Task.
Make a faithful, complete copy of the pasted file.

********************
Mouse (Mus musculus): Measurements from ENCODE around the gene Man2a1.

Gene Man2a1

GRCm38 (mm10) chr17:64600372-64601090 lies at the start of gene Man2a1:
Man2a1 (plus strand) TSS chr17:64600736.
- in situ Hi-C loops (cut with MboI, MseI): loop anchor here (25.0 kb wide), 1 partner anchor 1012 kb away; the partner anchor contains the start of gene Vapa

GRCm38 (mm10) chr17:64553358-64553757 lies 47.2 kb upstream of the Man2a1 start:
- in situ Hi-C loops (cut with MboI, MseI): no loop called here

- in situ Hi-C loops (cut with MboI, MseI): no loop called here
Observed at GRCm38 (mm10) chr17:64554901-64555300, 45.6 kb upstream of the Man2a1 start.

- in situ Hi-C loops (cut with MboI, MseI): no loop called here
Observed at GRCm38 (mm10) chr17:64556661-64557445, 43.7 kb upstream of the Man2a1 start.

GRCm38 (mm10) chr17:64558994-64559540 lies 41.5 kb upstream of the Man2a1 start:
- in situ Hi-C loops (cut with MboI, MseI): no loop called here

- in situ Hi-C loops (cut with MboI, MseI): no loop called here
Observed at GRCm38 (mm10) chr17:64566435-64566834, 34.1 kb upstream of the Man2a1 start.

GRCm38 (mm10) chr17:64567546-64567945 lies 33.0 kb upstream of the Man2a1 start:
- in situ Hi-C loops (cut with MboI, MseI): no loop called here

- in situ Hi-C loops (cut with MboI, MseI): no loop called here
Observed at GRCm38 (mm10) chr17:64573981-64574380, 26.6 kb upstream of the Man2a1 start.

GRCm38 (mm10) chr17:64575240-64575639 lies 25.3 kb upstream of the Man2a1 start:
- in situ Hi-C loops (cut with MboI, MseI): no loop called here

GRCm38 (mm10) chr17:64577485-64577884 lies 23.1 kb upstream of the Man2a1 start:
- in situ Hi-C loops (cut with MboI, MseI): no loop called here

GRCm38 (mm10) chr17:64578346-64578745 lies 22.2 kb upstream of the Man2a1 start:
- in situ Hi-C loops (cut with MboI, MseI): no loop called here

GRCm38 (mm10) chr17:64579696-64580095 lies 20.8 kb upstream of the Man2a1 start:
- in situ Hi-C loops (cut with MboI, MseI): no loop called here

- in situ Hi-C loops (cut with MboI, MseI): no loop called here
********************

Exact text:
Mouse (Mus musculus): Measurements from ENCODE around the gene Man2a1.

Gene Man2a1

GRCm38 (mm10) chr17:64600372-64601090 lies at the start of gene Man2a1:
Man2a1 (plus strand) TSS chr17:64600736.
- in situ Hi-C loops (cut with MboI, MseI): loop anchor here (25.0 kb wide), 1 partner anchor 1012 kb away; the partner anchor contains the start of gene Vapa

GRCm38 (mm10) chr17:64553358-64553757 lies 47.2 kb upstream of the Man2a1 start:
- in situ Hi-C loops (cut with MboI, MseI): no loop called here

- in situ Hi-C loops (cut with MboI, MseI): no loop called here
Observed at GRCm38 (mm10) chr17:64554901-64555300, 45.6 kb upstream of the Man2a1 start.

- in situ Hi-C loops (cut with MboI, MseI): no loop called here
Observed at GRCm38 (mm10) chr17:64556661-64557445, 43.7 kb upstream of the Man2a1 start.

GRCm38 (mm10) chr17:64558994-64559540 lies 41.5 kb upstream of the Man2a1 start:
- in situ Hi-C loops (cut with MboI, MseI): no loop called here

- in situ Hi-C loops (cut with MboI, MseI): no loop called here
Observed at GRCm38 (mm10) chr17:64566435-64566834, 34.1 kb upstream of the Man2a1 start.

GRCm38 (mm10) chr17:64567546-64567945 lies 33.0 kb upstream of the Man2a1 start:
- in situ Hi-C loops (cut with MboI, MseI): no loop called here

- in situ Hi-C loops (cut with MboI, MseI): no loop called here
Observed at GRCm38 (mm10) chr17:64573981-64574380, 26.6 kb upstream of the Man2a1 start.

GRCm38 (mm10) chr17:64575240-64575639 lies 25.3 kb upstream of the Man2a1 start:
- in situ Hi-C loops (cut with MboI, MseI): no loop called here

GRCm38 (mm10) chr17:64577485-64577884 lies 23.1 kb upstream of the Man2a1 start:
- in situ Hi-C loops (cut with MboI, MseI): no loop called here

GRCm38 (mm10) chr17:64578346-64578745 lies 22.2 kb upstream of the Man2a1 start:
- in situ Hi-C loops (cut with MboI, MseI): no loop called here

GRCm38 (mm10) chr17:64579696-64580095 lies 20.8 kb upstream of the Man2a1 start:
- in situ Hi-C loops (cut with MboI, MseI): no loop called here

- in situ Hi-C loops (cut with MboI, MseI): no loop called here